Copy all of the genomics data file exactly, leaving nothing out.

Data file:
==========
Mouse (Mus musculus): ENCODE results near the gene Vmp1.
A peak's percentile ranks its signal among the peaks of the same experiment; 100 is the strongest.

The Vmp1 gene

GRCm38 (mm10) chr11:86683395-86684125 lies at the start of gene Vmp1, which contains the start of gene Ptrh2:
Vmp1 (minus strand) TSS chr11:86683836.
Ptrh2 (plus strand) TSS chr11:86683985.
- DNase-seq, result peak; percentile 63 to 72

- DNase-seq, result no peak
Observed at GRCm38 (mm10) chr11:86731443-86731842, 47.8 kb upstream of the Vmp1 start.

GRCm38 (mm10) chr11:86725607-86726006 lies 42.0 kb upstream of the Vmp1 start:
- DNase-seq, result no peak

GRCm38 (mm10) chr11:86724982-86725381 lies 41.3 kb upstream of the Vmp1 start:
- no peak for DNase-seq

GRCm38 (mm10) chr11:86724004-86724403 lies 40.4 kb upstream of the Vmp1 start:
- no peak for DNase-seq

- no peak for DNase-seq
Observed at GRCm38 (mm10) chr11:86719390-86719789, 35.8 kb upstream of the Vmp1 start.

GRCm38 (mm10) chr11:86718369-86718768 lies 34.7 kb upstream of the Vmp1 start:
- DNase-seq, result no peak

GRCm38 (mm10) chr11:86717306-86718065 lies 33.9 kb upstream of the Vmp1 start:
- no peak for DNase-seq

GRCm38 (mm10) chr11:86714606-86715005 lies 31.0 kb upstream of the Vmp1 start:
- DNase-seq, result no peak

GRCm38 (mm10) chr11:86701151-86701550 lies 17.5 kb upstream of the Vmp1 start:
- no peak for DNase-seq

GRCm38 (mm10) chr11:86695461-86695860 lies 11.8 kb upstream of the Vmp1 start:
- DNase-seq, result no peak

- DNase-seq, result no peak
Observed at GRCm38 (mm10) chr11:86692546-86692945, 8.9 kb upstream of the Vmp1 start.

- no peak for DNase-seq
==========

Mouse (Mus musculus): ENCODE results near the gene Vmp1.
A peak's percentile ranks its signal among the peaks of the same experiment; 100 is the strongest.

The Vmp1 gene

GRCm38 (mm10) chr11:86683395-86684125 lies at the start of gene Vmp1, which contains the start of gene Ptrh2:
Vmp1 (minus strand) TSS chr11:86683836.
Ptrh2 (plus strand) TSS chr11:86683985.
- DNase-seq, result peak; percentile 63 to 72

- DNase-seq, result no peak
Observed at GRCm38 (mm10) chr11:86731443-86731842, 47.8 kb upstream of the Vmp1 start.

GRCm38 (mm10) chr11:86725607-86726006 lies 42.0 kb upstream of the Vmp1 start:
- DNase-seq, result no peak

GRCm38 (mm10) chr11:86724982-86725381 lies 41.3 kb upstream of the Vmp1 start:
- no peak for DNase-seq

GRCm38 (mm10) chr11:86724004-86724403 lies 40.4 kb upstream of the Vmp1 start:
- no peak for DNase-seq

- no peak for DNase-seq
Observed at GRCm38 (mm10) chr11:86719390-86719789, 35.8 kb upstream of the Vmp1 start.

GRCm38 (mm10) chr11:86718369-86718768 lies 34.7 kb upstream of the Vmp1 start:
- DNase-seq, result no peak

GRCm38 (mm10) chr11:86717306-86718065 lies 33.9 kb upstream of the Vmp1 start:
- no peak for DNase-seq

GRCm38 (mm10) chr11:86714606-86715005 lies 31.0 kb upstream of the Vmp1 start:
- DNase-seq, result no peak

GRCm38 (mm10) chr11:86701151-86701550 lies 17.5 kb upstream of the Vmp1 start:
- no peak for DNase-seq

GRCm38 (mm10) chr11:86695461-86695860 lies 11.8 kb upstream of the Vmp1 start:
- DNase-seq, result no peak

- DNase-seq, result no peak
Observed at GRCm38 (mm10) chr11:86692546-86692945, 8.9 kb upstream of the Vmp1 start.

- no peak for DNase-seq